Gig review: Prince, Auditorium Stravinski, Montreux Jazz Festival


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The Independent Culture

When Prince comes to the Montreux Jazz Festival, all bets are off. On his third visit to the Swiss Riviera for the 47th edition of the event, he was given carte blanche over three consecutive, sold-out evenings and appeared determined to cover as many bases as possible.

The first concert saw the purple wonder offer a potted history of the soul and funk that inspired him and might explain the afro he is currently sporting. A spur of the moment performer who can turn on a dime, literally and metaphorically, he covered James Brown, Curtis Mayfield, Aretha Franklin and Chaka Khan before delivering an unscheduled second encore of ''Purple Rain'' with the house lights on as the rapturously received payback. The second night featured more crowd-pleasers, including ''Raspberry Beret'' and ''Nothing Compares 2 U'', the Sinéad O'Connor signature song Prince composed and first recorded with The Family, one of his many side-projects.

Indeed, Prince has never been afraid of letting his feminine side show through, as he proved when collaborating with the Bangles or Apollonia 6. However, no one was quite prepared for the European debut of 3rdeyegirl, his new rock group, which took up the lion's share of the third show. Sure, Donna Grantis is a guitar virtuoso – and seems to have shown Prince how to play with his left leg over the neck of the instrument – but drummer Hannah Ford does not pack as much power as Sheila E while bassist Ida Nielsen suffered when Larry Graham, the Sly & the Family Stone veteran who originated the slapping technique, took over during the finale. Other restless geniuses like Bob Dylan and Todd Rundgren mess with their repertoire, and Prince channels Jimi Hendrix better than anyone, yet 3rdeyegirl's take on ''Let's Go Crazy'' smacked of David Bowie's Tin Machine and the power ballad arrangement of ''I Could Never Take The Place Of Your Man'' didn't work.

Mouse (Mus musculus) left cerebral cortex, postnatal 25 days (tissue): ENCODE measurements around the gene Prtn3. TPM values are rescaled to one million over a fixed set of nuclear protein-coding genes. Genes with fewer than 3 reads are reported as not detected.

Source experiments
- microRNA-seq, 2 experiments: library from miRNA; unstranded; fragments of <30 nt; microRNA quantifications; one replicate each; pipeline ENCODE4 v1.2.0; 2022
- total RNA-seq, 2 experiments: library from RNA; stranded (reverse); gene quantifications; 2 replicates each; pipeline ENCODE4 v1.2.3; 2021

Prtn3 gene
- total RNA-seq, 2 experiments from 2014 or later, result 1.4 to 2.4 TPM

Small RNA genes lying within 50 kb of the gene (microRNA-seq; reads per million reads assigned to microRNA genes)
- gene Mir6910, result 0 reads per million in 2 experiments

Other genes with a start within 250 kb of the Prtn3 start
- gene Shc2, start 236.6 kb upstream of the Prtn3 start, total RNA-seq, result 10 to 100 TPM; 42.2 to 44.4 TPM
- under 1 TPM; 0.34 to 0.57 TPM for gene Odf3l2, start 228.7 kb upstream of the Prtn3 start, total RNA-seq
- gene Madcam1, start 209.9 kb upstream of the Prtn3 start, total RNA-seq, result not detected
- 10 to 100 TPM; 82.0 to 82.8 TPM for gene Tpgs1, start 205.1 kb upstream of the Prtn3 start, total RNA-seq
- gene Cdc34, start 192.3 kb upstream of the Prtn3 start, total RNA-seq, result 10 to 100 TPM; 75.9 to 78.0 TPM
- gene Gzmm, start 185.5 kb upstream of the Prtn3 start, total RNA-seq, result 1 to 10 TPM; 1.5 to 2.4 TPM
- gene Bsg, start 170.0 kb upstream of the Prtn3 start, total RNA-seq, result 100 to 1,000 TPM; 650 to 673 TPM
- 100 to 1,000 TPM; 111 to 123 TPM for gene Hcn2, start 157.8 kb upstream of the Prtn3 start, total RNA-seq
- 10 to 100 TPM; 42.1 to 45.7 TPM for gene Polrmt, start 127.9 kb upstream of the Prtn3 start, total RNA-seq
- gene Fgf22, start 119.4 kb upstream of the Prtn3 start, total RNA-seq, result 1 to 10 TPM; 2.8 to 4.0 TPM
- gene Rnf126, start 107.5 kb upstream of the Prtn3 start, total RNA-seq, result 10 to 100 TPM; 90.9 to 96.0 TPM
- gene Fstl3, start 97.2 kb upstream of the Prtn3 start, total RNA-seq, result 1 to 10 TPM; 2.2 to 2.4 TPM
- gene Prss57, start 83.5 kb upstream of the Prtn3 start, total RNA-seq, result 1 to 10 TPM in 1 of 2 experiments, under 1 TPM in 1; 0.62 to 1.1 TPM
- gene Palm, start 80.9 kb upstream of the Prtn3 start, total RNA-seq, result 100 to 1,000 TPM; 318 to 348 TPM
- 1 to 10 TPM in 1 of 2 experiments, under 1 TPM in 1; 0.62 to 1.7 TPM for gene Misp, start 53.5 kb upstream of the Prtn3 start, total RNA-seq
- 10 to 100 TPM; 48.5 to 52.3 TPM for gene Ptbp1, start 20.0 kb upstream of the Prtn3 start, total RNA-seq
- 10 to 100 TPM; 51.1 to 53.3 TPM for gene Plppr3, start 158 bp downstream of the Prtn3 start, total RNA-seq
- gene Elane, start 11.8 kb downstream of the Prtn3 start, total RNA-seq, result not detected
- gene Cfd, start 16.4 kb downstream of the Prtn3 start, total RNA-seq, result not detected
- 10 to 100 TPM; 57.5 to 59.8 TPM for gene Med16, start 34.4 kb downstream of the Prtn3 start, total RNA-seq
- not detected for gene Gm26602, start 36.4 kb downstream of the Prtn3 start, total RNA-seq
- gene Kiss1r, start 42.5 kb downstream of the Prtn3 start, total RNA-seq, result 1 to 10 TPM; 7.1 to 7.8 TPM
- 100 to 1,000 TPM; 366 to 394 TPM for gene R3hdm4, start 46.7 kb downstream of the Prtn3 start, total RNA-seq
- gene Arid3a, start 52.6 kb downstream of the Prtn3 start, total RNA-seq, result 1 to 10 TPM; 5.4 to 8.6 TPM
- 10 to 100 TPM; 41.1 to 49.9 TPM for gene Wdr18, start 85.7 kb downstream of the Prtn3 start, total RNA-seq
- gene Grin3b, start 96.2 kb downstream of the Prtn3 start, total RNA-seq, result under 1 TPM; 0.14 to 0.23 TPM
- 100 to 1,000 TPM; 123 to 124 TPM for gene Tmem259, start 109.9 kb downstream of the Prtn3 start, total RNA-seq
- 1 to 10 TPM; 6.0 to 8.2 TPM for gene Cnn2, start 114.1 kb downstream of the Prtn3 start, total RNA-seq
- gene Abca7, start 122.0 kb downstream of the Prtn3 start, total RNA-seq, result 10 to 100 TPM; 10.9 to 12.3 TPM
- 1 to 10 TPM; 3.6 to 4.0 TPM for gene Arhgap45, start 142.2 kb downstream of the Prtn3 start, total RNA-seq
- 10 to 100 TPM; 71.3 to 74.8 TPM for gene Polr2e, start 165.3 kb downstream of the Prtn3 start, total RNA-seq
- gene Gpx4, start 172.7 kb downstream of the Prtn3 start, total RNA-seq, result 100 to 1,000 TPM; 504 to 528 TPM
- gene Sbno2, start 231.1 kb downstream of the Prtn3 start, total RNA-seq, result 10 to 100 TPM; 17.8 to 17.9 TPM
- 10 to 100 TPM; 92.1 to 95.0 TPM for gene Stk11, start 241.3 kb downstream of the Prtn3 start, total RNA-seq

The recurring appearances of Joshua Welton on cowbell and a riff on Wild Cherry's ''Play That Funky Music'' felt like jokes taken too far. Still, when Prince sat down at the piano for a heartstopping ''Sometimes It Snows In April'', normal, falsetto soul service was resumed. A 'sampler set' seguing ''When Doves Cry'', ''Sign O' The Times'' and the apposite ''A Love Bizarre'' saw the New Power Generation horns return en masse to join dozens of dancing fans on stage. It fell somewhat short of the high standards set by Funky Claude Nobs, the founder of the festival, who died in January. Prince has not quite replaced Deep Purple as the act most people associate with Montreux.